Informed written consent was obtained from the parent of the study subject. The serological results were provided to the parents at the completion and kept strictly confidential. The parents of infected children were provided with appropriate information on the prevention of further spread of these infections and referred to the nearest government medical facility for guidance.


All the parents were interviewed and a total of 3533 children were screened for HBsAg and anti-HCV. The age range was 1–15 years. 1826 (52%) were males and 1707 (48%) were females. The over all infection rate was 3.3 in the studied population. 65 (1.8%) was positive for HBsAg with male to female ratio of 38:27 (Table 1). Those positive for HBsAg had a mean age of 10 ± 4 years. 55 (1.6%) was positive for anti-HCV with a mean age of 9 ± 4 years. 32 (58%) were boys and 23 (42%) were girls (Table 2). 3 (0.11%) was positive for both HBsAg and anti-HCV and they were all males.

Table 1 Demographic features and risk factors associated with seroprevalence of Hepatitis B in children
Table 2 Demographic features and risk factors associated with seroprevalence of anti-Hepatitis C in children

Demographic features of the study population

Area of study population

The distribution of study population was 1328 (37.6%) in the north, 443 (12.5%) west, 439 (12.4 %) east, 878 (24.9%) south and 445 (12.6%) central area of the city.

In reference to other areas i.e. 18 (1.4%) north and 3 (0.7%) west of the city where overall HBsAg prevalence was 21 (2.1%), the prevalence of HBsAg in the east was 24 (5.5%) [OR = 4.8; CI: 2.7–8.7 p < 0.001] and in south 18 (2.1 %) [OR = 1.8; CI: 0.3–3.3 p = 0.08]. The distribution of anti-HCV positive cases was 8 (1.8%) in the east, 11 (2.5%) central, 16 (1.8 %) south, 17 (1.3%) and west 3 (0.7%). However, anti-HCV distribution was not statistically significant among different areas of the city.


The living quarters of the studied population both HBsAg and anti-HCV positive and negative had a mean of 2 rooms (range of 1–7 rooms). It was being shared among 7 individual household members.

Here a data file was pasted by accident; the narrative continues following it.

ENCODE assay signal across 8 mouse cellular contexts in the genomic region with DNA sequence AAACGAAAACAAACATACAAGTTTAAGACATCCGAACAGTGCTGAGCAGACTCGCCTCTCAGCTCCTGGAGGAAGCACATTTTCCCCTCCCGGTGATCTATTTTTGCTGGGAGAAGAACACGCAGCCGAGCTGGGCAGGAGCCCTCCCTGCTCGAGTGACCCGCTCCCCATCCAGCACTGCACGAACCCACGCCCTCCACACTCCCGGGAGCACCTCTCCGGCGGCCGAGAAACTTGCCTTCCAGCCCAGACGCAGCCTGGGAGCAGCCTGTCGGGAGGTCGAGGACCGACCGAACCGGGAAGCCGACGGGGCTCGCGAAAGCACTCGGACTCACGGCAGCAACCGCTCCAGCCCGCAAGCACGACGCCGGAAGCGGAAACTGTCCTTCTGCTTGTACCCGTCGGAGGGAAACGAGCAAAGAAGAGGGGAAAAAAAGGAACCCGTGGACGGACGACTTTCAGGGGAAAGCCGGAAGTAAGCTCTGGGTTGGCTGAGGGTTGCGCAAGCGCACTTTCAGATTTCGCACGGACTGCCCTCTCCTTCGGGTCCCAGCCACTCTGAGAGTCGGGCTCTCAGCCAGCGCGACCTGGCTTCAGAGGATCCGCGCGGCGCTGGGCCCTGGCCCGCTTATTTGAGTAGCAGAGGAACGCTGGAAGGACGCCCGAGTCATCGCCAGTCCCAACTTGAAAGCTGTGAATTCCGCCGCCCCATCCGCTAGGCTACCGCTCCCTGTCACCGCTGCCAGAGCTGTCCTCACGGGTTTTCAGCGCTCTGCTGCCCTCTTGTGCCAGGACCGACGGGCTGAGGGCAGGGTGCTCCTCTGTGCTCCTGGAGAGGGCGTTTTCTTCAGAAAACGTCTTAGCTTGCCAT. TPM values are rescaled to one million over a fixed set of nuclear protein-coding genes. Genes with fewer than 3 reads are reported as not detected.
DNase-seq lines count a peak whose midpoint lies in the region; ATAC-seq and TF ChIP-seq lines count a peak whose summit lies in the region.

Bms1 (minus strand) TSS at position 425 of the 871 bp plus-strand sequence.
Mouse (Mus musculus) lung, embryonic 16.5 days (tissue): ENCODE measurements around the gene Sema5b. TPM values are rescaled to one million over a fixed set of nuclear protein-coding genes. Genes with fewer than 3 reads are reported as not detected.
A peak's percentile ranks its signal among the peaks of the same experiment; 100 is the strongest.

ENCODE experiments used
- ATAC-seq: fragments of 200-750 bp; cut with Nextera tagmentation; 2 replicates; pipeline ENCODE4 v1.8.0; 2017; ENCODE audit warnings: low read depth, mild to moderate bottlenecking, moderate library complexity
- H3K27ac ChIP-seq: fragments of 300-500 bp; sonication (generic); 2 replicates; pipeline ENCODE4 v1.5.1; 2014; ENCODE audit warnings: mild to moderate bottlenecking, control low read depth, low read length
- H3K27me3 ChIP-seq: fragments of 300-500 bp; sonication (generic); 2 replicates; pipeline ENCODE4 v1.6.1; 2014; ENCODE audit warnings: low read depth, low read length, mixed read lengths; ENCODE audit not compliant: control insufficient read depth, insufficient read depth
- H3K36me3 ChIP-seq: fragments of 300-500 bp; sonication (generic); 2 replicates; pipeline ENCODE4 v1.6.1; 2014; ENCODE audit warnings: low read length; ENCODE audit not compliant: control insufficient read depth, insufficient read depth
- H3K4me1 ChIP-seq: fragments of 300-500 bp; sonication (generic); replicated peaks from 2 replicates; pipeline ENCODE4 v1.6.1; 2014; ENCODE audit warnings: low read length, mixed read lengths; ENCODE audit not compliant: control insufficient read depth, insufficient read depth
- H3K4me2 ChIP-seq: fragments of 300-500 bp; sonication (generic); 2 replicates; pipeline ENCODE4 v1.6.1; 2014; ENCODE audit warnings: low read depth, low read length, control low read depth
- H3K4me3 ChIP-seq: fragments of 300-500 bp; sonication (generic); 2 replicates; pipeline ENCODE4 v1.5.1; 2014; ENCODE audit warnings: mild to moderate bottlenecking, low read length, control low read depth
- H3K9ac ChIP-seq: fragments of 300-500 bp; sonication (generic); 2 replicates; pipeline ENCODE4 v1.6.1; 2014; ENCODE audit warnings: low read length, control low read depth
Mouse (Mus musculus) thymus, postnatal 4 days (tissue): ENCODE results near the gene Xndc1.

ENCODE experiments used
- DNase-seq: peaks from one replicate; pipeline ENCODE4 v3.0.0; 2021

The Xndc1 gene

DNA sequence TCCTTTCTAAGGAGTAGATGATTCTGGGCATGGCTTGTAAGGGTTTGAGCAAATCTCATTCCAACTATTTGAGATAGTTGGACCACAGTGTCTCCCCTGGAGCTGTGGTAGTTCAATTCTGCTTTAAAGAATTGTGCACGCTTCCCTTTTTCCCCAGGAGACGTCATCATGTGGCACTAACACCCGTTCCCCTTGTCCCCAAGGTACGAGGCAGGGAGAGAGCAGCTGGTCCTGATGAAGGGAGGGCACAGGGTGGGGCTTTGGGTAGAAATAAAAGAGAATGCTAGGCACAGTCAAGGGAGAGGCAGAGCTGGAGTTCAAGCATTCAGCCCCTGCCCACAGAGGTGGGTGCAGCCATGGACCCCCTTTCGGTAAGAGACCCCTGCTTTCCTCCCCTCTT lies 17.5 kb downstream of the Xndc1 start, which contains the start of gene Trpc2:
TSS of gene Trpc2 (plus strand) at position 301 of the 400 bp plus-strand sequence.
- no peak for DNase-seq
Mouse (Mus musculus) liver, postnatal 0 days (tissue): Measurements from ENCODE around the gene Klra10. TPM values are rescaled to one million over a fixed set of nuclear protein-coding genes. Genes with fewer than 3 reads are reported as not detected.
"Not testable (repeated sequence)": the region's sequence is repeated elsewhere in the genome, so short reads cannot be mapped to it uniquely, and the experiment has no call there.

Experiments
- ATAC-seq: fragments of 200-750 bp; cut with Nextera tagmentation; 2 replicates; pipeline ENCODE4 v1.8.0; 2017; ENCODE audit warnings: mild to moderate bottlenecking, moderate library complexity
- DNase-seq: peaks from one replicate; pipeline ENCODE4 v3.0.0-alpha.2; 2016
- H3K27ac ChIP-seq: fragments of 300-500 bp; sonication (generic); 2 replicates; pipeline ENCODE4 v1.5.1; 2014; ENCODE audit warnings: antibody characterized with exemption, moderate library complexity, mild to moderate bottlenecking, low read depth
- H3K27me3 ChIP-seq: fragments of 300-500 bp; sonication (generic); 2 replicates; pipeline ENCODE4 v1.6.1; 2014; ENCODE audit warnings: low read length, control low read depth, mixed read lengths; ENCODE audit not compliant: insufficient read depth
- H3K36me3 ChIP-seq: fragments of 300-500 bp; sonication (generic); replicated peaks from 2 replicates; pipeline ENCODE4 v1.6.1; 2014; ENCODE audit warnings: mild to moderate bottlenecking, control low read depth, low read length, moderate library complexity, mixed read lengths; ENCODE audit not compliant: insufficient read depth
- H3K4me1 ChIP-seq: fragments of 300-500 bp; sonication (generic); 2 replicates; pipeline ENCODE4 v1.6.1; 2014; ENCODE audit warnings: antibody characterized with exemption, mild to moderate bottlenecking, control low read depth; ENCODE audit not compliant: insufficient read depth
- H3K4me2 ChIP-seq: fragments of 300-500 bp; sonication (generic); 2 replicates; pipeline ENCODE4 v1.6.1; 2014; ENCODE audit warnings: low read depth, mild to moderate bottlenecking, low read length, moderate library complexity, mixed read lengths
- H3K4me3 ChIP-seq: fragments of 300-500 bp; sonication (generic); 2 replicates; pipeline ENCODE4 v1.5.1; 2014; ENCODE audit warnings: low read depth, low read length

Educational status

The educational status of the parents showed that when mothers were uneducated it was significantly associated with positive HBsAg status on Univariable analysis (Table 1) however, it was not on multivariable analysis (Table 3). Educational status of the parents was not significantly associated with anti-HCV positive (Table 2).

Table 3 Independent risk factors associated with seroprevalence of Hepatitis B in children identified in multiple logistic regression

Ethnic origin

The ethnic distribution of various groups in the study population is shown in Table 1, 2. 19 (29.2 %) of the children positive for HBsAg were ethnic mohajirs, 10 (15.4 %) punjabi, 4 (6.2 %) pathan, 12 (18.5 %) balochi, 1 (1.5%) sindhi while 19 (29.2%) belonged to other ethnic groups. 23 (41.8 %) mohajirs, 16 (29 %) punjabi, 4 (7.3 %) pathan, 3 (5.5 %) balochi, 1 (1.8 %) sindhi and others 8 (14.6 %) were positive for anti-HCV. HBsAg and anti-HCV positivity did not demonstrate statistically significant distribution in various ethnic groups.

Occupation of parents

27 (42%) of the HBsAg and 39 (71%) of the anti-HCV positives father were employed as daily wage earners while 60 (92%) of the HBsAg and 52 (94%) of anti-HCV mothers were housewives.

Prior knowledge regarding Hepatitis B and C

60 (92%) HBsAg positive patients parents have not heard of Hepatitis B (p = 0.830). 51 (93%) anti-HCV positive patients parents have not heard of Hepatitis C virus (p = 0.815).

Risk factors

Therapeutic injections

45 (69.2%) children with HBsAg received therapeutic injection as compared to 1766 (50.9%) HBsAg negative p = 0.003 (Table 1). 28 (50.9%) with anti-HCV received therapeutic injections as compared to anti-HCV negative 1783 (51.3%) p = 0.958 (Table 2). 44 (67.7%) HBsAg positive received therapeutic injection with a new syringe and needle as compared to 1694 (48.8%) HBsAg negative p = 0.003 (Table 1). 28 (50.9 %) anti-HCV claimed to be given by a new plastic syringe and needle every time as compared to anti-HCV negative 1710 (49.2%) with [OR = 1.10; CI: 0.6–1.8 p = 0.798] (Table 2). There was an increase in the number of HBsAg positive with an increase in the number of therapeutic injections p = 0.140 (Table 1) however, no such relationship was demonstrated with anti-HCV p = 0.427 (Table 2).